Monday, August 1, 2011

Brewing of a Single Hop beer.


Today was a day set for experimentation. Normally, our experimentations are not full batches (1-hectoliter, which is approximately 26.4 gallon). Normally we do experimental batches only at a 10 gallon size (I haven't written on any of our experimental batches as of yet), but this being an easy batch and hard to make mistakes with, we decided to go ahead and do a full batch. With our experimental batches, we want you to know what specific hops, malts or other adjuncts give to beer. So, today, we decided to entice you with a specific hop, Challenger. Our first of our single hop series.

Hops are the female flower of the hop vine, Humulus lupulus. There are many characteristic that hops can give a beer. First, it can give a bitterness to a beer. The tannins from the leaves of a cone can do the same thing that skin of a grape can do to a wine. It give a dryness, almost astringent quality to the beer. Second, depending on the variety that is used, it can give one or more aromas to the beer. Different hop varieties give aromas like: citrus, grassy, spicy, or floral characteristics. Third, hops helps preserve the beer. Back when England held land across the globe, they sent beer to their troops in India. By the time it got there, it went sour and spoiled. So they added a measurable amounts more hops to the beer, and it made it way safely to the troops...thus India Pale Ales (or IPAs) were born.

I can go on with pages over hops, but if you are at all interested, I can forward you with some great literature that can explain it better than I can. So on with our experiment...

Our beer today is a something that we want you to be able to get a sense of what different hop varieties gives to a beer. Our choice for the first of our single hop series is the hop variety called Challenger. Challenger hops was bred from an United Kingdom variety called Northern Brewer. It was bred because of it's resistance to a fungus called Downy Mildew, which had plagued many hops and created certain hop variety shortage in 2007, 2009, 2010, and 2011. At 7.0% alpha acids, it can be used as both a bittering hop or for it's spicy aroma characteristics. Because it is of the UK variety, it has a mild to moderate bittering quality.

We didn't want to do a complete Single Malt and Single Hops (SMASH) beer, we wanted to give your taste buds other varieties malts with this beer. We decided to go with the following grain bill:

36# Pale Malt (UK) 2-row
30# Pale Malt (US) 2-row
3# Caravienna

We used both US and UK version of the same malt because they give specific characteristics to a beer. The US version of pale malt give clean, mildly malts flavor to the beer, along with a straw like color to the beer (2 SRM or Lovibond– Standard Reference Method). The UK version gives a slightly nutty/biscuit flavor the the beer along with a slightly darker color to the beer (3 SRM or Lovibond). Caravienna malt is a pale to medium that is roasted in a drum (20-24 SRM or Lovibond). Cara are varieties of Belgium malts that are roasted to give some unfermentable sugars that some sweetness and body to the beer.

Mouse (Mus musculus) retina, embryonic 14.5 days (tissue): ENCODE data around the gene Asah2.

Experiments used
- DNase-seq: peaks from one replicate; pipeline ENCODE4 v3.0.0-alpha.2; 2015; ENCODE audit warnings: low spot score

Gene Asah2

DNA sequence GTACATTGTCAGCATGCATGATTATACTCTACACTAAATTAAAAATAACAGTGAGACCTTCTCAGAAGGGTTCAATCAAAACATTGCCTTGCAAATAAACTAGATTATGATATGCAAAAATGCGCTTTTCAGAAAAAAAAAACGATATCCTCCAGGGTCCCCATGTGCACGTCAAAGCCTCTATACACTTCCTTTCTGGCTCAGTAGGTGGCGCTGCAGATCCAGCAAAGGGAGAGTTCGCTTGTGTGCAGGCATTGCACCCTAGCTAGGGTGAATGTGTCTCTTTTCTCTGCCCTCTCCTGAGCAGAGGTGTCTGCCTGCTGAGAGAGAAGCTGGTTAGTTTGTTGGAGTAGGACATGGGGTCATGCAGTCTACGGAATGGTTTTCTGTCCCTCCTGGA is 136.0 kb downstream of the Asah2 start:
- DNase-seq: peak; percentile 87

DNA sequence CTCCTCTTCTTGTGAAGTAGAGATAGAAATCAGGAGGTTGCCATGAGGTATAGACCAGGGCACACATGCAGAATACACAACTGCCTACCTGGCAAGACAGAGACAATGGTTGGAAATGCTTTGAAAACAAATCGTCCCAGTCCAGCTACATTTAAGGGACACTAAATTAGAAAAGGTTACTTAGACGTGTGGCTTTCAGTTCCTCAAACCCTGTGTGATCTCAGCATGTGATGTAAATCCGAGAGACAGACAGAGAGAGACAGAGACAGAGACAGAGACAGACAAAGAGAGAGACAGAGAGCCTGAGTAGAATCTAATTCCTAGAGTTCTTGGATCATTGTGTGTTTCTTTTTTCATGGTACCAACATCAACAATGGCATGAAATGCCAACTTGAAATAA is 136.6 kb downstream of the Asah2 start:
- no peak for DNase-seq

Our day started with the measuring of the malts to add to the mashtun. To the mashtun, we added 160°F water to the grain. This gave us a initial temperature of 135°F, to which we added boiling water to raise the temperature to a final temperature of 150°F. 


We did this stepping up of the temperature to bring out different qualities to the grain. At this steeping temperature, we will have a slightly drier beer.  Then we sparged (rinsed the grain) with 180°F water.


At run-off of the wort, we did a First Wort Hop, which produces complex bitterness and aroma that is both smooth and pleasing to the pallet. We started to boil and after 15 minutes we made our 60-minute addition of hops. We made hop additions at 60, 30, and at flame out (0 min.). Our hop schedule was of the following:



4 oz. Challenger FWH
4 oz. Challenger 60-minute
4 oz. Challenger 30-minute
6 oz. Challenger 0-minute


After our boil was completed, we whirlpooled the wort and transferred it up to the fermenter through a plate chiller. We added the yeast, in which we made a starter of the day before. This batch will be left in the fermenter until fermentation is complete in a week or two and will be serve in a month.

3 comments:

  1. what will this end up as? amber ale?

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  2. We had a OG of 1.052, IBU of 47, and SRM of 6.7. An Amber ale would have a SRM between 10.0-17.0, An IPA would have a SRM between 6.0-15.0. An Pale Ale would have SRM between 5.0-14.0. An Amber Ale IBU would be between 25.0-40.0, IPA between 40.0-70.0, and a Pale between 30.0-45.0. The OG for an Amber would be between 1.045-1.060, and IPA 1.056-1.075, and a Pale 1.045-1.060. So this beer would fall somewhere between an IPA and a Pale. It's OG is low to be a IPA, but it's IBU is too high to be a Pale. It tastes like a IPA out of the fermenter.

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  3. YUMMM challenger

    I guess i scrolled right by the grain bill..LOL
    (hops on the brain)

    I seem to ignore SRM more than i should

    everytime i calculate SRM on my IPAs it is always lower than it should be

    i better step my game up for these bjcp contests i'm entered in this fall

    what was your fg?

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